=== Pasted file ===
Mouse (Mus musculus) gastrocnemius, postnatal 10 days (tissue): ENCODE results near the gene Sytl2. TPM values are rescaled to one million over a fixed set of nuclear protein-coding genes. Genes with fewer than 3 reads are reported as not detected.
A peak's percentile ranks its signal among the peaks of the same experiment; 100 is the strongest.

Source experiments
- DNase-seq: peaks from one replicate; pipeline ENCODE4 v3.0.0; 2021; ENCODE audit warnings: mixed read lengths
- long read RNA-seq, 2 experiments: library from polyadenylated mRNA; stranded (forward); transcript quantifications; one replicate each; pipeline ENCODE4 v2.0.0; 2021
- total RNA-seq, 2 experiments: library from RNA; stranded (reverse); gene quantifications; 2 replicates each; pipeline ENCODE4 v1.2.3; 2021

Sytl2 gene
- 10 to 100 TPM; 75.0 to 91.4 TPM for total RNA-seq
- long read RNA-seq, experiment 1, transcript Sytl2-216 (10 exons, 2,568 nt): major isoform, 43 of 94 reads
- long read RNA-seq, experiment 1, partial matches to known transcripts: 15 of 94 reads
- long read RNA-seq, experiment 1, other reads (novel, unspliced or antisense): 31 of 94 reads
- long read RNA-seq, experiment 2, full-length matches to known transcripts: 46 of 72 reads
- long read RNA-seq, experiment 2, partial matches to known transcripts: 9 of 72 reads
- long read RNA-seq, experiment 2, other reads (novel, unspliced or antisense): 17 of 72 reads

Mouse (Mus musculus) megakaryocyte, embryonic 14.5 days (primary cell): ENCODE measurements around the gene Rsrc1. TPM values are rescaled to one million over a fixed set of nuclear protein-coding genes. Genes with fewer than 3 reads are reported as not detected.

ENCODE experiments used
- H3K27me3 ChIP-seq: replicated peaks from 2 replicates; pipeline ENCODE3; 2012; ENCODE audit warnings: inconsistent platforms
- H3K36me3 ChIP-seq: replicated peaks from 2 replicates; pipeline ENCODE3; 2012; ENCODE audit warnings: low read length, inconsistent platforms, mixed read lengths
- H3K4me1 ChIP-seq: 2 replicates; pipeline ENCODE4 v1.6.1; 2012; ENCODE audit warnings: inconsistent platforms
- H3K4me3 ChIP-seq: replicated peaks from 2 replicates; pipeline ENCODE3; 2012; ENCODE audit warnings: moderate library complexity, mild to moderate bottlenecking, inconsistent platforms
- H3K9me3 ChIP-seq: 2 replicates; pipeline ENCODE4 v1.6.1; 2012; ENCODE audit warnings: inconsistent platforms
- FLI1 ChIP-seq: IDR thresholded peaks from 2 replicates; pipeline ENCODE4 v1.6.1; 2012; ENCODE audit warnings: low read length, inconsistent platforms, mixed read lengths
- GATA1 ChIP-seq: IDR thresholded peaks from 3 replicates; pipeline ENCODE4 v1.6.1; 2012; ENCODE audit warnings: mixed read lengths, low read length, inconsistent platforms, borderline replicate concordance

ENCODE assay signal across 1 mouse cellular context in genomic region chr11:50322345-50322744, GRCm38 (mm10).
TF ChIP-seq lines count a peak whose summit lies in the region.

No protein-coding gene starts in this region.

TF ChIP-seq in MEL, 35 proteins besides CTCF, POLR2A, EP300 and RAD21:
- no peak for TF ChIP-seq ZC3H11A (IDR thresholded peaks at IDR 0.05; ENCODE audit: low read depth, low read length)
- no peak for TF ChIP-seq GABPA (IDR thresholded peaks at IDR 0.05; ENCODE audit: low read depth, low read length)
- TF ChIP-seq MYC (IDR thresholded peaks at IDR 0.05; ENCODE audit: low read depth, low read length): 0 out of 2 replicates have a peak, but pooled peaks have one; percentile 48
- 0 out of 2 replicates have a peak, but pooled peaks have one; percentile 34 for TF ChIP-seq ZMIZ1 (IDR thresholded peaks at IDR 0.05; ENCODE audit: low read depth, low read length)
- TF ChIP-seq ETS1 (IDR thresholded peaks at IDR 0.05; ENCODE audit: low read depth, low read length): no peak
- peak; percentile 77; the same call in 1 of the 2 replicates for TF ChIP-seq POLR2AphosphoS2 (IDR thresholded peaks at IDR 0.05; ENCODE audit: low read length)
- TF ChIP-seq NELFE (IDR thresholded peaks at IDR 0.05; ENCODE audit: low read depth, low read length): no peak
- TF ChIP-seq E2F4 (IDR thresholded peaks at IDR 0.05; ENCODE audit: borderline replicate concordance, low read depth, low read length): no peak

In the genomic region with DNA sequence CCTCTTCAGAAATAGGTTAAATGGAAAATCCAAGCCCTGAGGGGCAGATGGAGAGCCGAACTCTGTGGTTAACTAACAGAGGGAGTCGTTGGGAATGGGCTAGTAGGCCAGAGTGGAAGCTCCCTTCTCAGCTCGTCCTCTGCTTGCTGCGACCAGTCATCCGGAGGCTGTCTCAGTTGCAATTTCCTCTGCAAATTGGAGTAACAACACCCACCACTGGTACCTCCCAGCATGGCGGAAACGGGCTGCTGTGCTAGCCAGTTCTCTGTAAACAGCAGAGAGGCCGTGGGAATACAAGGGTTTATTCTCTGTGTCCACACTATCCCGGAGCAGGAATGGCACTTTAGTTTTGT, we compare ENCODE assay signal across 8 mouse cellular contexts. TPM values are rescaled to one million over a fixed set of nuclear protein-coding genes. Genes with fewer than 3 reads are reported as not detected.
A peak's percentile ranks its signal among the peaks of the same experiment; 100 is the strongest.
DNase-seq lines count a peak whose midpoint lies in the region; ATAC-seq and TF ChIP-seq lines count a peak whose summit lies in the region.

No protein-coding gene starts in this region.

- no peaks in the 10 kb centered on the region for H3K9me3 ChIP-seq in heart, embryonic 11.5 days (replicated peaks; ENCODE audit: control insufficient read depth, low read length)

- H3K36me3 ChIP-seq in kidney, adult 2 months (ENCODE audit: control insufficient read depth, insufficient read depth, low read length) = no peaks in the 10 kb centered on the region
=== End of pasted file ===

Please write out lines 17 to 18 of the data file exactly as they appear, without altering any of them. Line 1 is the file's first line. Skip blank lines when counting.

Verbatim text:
- H3K27me3 ChIP-seq: replicated peaks from 2 replicates; pipeline ENCODE3; 2012; ENCODE audit warnings: inconsistent platforms
- H3K36me3 ChIP-seq: replicated peaks from 2 replicates; pipeline ENCODE3; 2012; ENCODE audit warnings: low read length, inconsistent platforms, mixed read lengths